Are You Developing Your (Necessary) Women Leaders?

Business is tough enough today without making it unnecessarily tougher. As CEO, then, are you doing everything possible to ensure that your business is successful and well positioned for the future?  Are you ensuring that you have the fullest cadre of leaders?  That’s likely to be up to you.

Leadership development starts with leadership behavior.  It flows down from the top.  That’s why it’s essential for you, as CEO, to consider the potential of your women and to groom some as leaders.  These women ought to be visible to your various constituents, they ought to be fully engaged, and they should be working with you to make the kinds of decisions that are crucial now.

You probably know that leadership development is important, but you may also believe that you don’t have the time or the money to address that right now. I would suggest that this is JUST the time when you need to address it… that not doing so is short-sighted.  Investing in leadership development, especially for women, is not something that requires a huge budget or sending someone off to a university for a week or two (valuable time out of the office that probably isn’t available right now).  It starts with you, personally, with your behavior and the kinds of conversations you have with the women in your management.

There are several things you can do now to get started developing more women:

Have open and constructive conversations with your top women.  Ask them about their aspirations and about the particular challenges they face.  Listen to what they say.  Some women may not be seem to be as obviously focused on career advancement than men … since they have to balance career + family obligations… but they do care about their careers.  Don’t assume that a “mom” doesn’t want to get ahead with your company.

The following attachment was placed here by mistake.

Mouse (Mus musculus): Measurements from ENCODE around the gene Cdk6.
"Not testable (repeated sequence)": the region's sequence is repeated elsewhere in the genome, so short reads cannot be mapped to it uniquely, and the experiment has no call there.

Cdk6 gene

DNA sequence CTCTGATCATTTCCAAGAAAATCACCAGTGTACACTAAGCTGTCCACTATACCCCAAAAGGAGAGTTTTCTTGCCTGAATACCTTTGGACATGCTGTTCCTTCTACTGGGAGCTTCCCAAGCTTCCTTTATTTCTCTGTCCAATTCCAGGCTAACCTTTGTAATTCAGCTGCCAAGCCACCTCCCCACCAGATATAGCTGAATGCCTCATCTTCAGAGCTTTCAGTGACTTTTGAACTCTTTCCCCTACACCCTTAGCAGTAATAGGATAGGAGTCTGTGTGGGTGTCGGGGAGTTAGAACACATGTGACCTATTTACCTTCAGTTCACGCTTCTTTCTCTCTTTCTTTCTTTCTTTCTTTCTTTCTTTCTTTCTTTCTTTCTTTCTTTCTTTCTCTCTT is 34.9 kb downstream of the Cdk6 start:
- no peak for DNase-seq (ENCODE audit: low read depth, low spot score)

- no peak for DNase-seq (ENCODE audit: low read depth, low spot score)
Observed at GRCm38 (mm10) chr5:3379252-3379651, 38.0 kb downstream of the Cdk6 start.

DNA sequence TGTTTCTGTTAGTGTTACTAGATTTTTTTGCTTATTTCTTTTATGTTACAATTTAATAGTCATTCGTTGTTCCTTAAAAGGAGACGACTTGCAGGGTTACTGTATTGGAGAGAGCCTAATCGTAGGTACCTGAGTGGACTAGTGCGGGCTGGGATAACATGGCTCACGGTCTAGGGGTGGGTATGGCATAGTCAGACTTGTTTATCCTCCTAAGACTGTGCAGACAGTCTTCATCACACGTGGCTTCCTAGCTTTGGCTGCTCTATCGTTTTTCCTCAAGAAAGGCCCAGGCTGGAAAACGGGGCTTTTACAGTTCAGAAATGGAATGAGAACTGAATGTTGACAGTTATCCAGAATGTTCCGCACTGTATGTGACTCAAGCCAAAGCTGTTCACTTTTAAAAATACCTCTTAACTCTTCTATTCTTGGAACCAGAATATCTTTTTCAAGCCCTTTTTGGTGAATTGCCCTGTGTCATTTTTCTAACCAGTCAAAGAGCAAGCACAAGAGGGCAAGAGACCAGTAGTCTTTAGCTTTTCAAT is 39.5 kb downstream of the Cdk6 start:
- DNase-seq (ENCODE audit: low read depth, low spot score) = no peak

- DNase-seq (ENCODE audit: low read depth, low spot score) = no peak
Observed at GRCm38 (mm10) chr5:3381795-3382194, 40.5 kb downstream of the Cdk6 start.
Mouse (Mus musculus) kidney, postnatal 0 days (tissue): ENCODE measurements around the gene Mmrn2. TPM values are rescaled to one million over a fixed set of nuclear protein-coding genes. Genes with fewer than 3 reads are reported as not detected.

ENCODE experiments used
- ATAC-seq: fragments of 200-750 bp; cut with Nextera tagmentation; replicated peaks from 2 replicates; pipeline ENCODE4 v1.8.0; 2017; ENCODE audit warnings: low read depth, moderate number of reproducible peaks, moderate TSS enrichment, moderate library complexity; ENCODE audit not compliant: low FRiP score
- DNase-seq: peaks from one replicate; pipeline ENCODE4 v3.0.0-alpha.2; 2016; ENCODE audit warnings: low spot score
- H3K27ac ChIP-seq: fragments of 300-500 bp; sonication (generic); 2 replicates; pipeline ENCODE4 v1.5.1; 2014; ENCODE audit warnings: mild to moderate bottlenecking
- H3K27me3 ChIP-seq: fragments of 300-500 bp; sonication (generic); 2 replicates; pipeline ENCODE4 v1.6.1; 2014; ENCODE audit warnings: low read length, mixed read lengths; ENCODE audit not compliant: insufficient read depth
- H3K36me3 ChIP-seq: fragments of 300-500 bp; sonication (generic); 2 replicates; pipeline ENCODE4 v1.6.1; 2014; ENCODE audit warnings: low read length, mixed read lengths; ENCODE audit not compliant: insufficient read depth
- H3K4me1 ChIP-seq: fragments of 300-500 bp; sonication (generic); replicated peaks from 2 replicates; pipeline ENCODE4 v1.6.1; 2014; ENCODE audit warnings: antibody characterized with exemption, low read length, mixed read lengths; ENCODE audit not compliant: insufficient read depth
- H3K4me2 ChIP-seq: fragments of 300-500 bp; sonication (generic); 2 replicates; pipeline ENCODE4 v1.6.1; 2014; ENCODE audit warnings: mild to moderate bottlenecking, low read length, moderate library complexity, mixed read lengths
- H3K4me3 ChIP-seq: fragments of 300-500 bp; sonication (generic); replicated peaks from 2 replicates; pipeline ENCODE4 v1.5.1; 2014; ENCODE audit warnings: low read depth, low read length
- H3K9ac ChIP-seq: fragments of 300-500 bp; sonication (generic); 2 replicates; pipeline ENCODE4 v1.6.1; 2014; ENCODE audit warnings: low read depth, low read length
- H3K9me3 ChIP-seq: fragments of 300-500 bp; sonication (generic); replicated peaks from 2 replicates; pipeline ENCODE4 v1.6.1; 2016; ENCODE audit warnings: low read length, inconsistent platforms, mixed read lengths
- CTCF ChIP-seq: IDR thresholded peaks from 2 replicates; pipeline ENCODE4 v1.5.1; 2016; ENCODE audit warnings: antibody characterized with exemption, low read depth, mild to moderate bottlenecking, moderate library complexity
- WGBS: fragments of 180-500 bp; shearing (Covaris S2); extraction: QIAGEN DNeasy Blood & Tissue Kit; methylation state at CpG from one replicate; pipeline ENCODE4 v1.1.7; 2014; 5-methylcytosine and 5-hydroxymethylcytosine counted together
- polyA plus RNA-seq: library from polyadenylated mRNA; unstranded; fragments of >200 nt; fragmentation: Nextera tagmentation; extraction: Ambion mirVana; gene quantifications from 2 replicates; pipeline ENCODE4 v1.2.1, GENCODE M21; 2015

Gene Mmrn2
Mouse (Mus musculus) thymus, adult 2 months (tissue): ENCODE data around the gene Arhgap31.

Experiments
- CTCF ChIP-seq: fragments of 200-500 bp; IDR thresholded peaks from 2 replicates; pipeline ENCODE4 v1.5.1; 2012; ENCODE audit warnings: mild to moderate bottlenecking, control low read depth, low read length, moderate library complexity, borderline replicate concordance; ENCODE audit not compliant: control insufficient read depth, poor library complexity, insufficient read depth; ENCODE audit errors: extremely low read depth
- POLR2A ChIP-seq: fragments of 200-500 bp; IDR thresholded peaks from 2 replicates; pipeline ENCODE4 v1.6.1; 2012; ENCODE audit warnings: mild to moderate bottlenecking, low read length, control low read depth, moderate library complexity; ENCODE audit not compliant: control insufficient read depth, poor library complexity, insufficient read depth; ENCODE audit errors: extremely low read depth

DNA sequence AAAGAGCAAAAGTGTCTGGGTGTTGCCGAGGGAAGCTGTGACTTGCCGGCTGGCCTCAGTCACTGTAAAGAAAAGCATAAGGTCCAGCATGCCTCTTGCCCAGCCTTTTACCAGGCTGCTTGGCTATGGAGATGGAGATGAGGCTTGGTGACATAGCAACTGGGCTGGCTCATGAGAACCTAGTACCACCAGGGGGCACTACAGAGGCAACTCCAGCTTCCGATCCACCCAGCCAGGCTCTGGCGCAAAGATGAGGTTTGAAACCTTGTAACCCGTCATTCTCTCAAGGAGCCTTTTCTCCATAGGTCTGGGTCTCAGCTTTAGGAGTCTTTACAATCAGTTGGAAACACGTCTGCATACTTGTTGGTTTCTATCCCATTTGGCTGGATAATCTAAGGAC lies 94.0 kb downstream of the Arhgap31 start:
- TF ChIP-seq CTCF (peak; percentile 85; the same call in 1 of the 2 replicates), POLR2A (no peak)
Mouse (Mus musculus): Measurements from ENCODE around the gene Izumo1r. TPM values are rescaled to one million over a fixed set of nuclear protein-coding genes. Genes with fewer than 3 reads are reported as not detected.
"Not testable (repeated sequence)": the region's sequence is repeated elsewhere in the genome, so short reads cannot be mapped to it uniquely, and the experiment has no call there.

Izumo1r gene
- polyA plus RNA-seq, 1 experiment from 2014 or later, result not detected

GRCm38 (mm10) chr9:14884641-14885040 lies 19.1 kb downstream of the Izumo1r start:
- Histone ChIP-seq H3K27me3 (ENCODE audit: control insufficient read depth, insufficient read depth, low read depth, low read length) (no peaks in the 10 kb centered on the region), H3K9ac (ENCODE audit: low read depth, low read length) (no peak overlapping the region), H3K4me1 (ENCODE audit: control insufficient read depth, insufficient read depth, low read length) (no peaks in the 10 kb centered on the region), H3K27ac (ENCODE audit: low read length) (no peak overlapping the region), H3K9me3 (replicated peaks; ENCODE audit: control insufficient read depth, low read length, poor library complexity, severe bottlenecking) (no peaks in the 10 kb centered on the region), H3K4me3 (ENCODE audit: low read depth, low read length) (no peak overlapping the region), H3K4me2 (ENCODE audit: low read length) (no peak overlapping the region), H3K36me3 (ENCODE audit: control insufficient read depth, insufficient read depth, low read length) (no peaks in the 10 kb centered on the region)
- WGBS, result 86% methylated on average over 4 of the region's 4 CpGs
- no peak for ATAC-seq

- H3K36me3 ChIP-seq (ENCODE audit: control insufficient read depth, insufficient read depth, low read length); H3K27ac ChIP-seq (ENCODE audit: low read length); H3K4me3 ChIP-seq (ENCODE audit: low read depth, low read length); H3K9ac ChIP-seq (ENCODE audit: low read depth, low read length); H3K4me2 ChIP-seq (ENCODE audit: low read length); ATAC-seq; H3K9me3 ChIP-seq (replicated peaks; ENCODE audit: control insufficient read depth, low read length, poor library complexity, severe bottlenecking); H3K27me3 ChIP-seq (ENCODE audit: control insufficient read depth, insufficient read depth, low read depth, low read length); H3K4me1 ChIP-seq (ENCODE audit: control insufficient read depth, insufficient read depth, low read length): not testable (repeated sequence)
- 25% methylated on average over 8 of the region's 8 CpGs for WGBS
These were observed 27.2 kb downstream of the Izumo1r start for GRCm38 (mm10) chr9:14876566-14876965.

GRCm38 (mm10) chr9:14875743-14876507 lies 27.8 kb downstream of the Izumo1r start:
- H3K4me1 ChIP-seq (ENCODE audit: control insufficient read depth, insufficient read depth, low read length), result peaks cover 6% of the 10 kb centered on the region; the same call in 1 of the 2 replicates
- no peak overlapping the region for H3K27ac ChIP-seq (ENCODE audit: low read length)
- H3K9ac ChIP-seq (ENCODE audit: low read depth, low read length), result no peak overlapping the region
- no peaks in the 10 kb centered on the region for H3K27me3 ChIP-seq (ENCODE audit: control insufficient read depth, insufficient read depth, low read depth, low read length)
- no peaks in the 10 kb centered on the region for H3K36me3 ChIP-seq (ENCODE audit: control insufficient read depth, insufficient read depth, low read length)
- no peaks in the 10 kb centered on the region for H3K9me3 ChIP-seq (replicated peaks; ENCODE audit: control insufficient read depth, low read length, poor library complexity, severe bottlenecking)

Look up: do you see a glass ceiling in your company?  Have you heard about one?  It will only take a hammer to smash it.  It may be time to confront the unconscious behavior and barriers that your top women see and face.  Get some data on who’s been promoted and who should be.  Work with your HR head and your line managers to start making change.  You may have a woman in place who would be the best candidate to be your successor.  What a shame it would be lose her.

Look at your customer base and see where placing a woman in a visible leadership position can have a positive impact on that customer relationship.  Leadership development is about developing people, but it is also about developing the business. Ultimately, it must develop the business.  So being strategic about placing women where they can impact the bottom line… and making sure that the women in those roles have the specific skills needed… is what will have that impact.  Specific skill development, rather than general leadership or management skill development, may be what is needed.  And that can be accomplished via mentoring or coaching.

It’s important that you show your high potential women or current women leaders your commitment to them; it’s important that you show your customers your commitment to women; it’s important that you show your communities your commitment to women, as future employees.  None of that requires a budget.  It all requires leadership behavior on the part of the CEO.  And the ROI on that behavior is tremendous.


Lynne Morton is an award-winning executive coach, management consultant and public speaker.  She helps organizations and individuals develop their potential, with a special emphasis on the leadership potential of women.  President of NY-based Performance Improvement Solutions, Inc., she has counseled executives around the world on how to identify potential and how to align that to business results.    Lynne is also a Vistage speaker. Prior to founding PI Solutions in 2000, Lynne held leadership roles at PricewaterhouseCoopers and Marsh & McLennan Cos.  She can be reached at lmorton@pisols.com .

Featured Image Credit: https://www.flickr.com/photos/wenews/

Category: Leadership

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About the Author: Lynne Morton

Lynne Morton, President, Performance Improvement (PI) Solutions (

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